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Postmortem: State of Play's Lume
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Postmortem: State of Play's Lume

November 14, 2012 Article Start Previous Page 2 of 4 Next

3. The Way We Worked

Part of my ambition for this studio has been to cultivate an atmosphere where different ways of working are embraced and integrated into the process, if it has the potential to create something good. As I mentioned, we made sure we did this in the conceptualization stage and this very much set us off on the right track.

We also tried to make sure this ethos extended throughout the build. For example, if I wanted to spend a day experimenting with a puzzle design, I'd do that for a while before returning to the main planned schedule.

Sometimes, that would send us off in another interesting direction. We'd also have inspiration days, where we'd take the day off and visit a gallery in London and spend the time talking about the game.

It was important that we didn't feel wedded to our desks; if we weren't feeling productive, we'd go and work somewhere else. A lot of ideas, as most people will attest, don't happen in front of a computer.

For me, it's on my bike or in a cafe. It might sound like an "indie dream" stereotype, but a lot of the ideas were created in a cafe where there the pressures of a blank screen and internet distractions didn't exist. And then, of course, we'd return to the studio to do the production work. (See Figure 7.)

We've basically been very open to different ways of working, and this sentiment has laid great foundations for the forthcoming sequel, where we're designing a whole city. We're working with an architect for this, who brought up the idea of creating a cardboard "sketch" of the models where we could test composition, lighting, and camera angles; she can knock them out in a couple of hours.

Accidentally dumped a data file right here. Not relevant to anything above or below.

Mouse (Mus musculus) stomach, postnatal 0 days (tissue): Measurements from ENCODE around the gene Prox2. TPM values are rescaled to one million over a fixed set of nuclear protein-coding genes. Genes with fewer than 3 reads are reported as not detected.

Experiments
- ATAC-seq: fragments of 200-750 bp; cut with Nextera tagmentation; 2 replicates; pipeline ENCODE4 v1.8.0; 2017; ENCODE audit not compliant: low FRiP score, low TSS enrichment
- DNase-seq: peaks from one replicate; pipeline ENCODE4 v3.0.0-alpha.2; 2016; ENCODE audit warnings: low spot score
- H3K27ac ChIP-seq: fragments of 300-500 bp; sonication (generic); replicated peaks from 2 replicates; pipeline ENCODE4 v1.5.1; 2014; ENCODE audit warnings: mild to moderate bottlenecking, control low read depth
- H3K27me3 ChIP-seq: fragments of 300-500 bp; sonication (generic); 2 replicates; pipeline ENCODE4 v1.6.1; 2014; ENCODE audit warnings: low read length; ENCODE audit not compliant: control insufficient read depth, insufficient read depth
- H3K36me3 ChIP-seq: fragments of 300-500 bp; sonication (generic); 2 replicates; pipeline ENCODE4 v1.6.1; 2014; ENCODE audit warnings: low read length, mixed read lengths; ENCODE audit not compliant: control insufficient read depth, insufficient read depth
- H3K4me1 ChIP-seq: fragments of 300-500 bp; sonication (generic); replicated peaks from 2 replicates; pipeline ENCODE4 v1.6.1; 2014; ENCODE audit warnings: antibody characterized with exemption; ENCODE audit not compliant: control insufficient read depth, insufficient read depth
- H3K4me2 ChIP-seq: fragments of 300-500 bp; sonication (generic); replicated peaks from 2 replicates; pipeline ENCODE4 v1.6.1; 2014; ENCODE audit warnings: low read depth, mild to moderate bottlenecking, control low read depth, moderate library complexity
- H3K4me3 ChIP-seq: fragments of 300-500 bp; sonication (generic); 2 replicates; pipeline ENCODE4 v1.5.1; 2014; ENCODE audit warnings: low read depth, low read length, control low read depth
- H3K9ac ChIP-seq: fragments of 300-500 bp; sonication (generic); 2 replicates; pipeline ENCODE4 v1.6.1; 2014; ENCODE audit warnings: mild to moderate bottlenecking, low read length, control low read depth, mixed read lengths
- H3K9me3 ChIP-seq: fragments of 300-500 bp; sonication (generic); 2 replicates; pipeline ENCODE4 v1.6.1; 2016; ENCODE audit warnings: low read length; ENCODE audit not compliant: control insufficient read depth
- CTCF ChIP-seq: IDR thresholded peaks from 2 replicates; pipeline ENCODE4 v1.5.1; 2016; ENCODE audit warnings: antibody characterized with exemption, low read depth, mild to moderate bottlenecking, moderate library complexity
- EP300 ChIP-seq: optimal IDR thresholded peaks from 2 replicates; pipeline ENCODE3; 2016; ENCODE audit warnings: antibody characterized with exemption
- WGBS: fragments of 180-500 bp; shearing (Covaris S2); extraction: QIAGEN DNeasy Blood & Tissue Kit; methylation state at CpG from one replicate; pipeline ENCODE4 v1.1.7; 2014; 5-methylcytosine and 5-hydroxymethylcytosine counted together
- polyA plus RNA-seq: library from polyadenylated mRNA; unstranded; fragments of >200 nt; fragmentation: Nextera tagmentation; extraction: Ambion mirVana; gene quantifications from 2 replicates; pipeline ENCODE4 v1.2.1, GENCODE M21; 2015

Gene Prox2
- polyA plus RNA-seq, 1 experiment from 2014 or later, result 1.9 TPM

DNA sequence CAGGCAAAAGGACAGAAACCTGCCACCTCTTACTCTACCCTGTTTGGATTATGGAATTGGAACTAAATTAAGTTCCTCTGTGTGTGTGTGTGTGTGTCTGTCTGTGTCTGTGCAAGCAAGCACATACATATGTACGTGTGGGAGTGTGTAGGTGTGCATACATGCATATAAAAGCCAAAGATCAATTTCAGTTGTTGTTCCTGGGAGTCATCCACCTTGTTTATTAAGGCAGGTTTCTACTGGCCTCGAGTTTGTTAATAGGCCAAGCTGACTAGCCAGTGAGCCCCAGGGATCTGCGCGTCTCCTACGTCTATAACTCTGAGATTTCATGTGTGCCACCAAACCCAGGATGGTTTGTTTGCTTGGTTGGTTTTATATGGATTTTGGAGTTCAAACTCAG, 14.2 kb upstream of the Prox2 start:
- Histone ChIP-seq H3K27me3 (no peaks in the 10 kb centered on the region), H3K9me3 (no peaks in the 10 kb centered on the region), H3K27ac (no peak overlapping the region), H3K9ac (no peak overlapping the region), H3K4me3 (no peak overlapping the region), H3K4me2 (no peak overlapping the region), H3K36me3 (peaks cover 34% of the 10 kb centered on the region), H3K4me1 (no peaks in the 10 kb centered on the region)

We immediately saw the potential of this and have incorporated it into the way we're designing this world.

Figure 7: Building the model

4. Appropriate Technology

Logically speaking, if you wanted to make a realistic-looking game environment, you might go with a 3D modeling tool. But at our studio, the team's specialty has always been 2D animation. To engage in 3D modeling would have changed our entire way of working and necessitated having to deal with unknown quantities. This would have been too much to deal with, as we were trying to be creatively ambitious in other areas. Even though we ultimately stretched Flash with what we were throwing at it, it was great to work in an environment that we were comfortable with and allowed us the luxury of focusing on the details.

Using Flash also made sense from a financial point of view. We wouldn't need to license any new technology, and we'd be able to create versions which would run on PC, Mac, and Linux, all from the same source files. With the recent development and continued improvement of Adobe AIR, it proved to be a massive stroke of luck that we chose it. It meant that when we wanted to port the game to iOS, we could use the same source and save a lot of time and effort, while keeping the game identical. In fact, it enabled us to add improvements such as a higher resolution for iPad and new improved sounds and responses for touch controls. Since then, it's also enabled us to port to Android, Kindle Fire, and Nook with relative ease.

5. Story

We were really pleased that we had created an environment where there was great potential for storytelling, whether it be actions you perform in the game or the history of the environment you're in. As we developed the game, we began to draw in all sorts of details that revealed elements of Granddad's character and the player's relationship to him. For example, there are many details dotted around the house such as framed photographs and a bookshelf with his reading material and design sketches (see Figure 8). We've developed an entire back story, which is slowly revealed in parts throughout the game and leaves enough unsaid so that there's plenty to explore in the forthcoming sequel.

Figure 8: Grandad and his books

I'm really interested in the potential that games have for conveying a point of view without forcing it down a player's throat, and I'm excited that we've created a world in which we could explore this. A number of ideological strands run through the game on the subject of self-sufficiency, care for the environment, and family relationships, but they're designed to be so woven into the experience that they're inseparable.

We recently had a review on TouchArcade that put words to something which is never explicitly stated in the game: "[Lume] looks to make us proud of doing our best by the world and ourselves." It's both delightful and humbling to hear sensitive reviews like that and they put this sentiment in words better than I could. I think it goes to show what a great medium games can be for imparting ideas through action, atmosphere and storytelling. There's such potential for emotional engagement, and they can be the perfect embodiment of that old phrase "show, don't tell."

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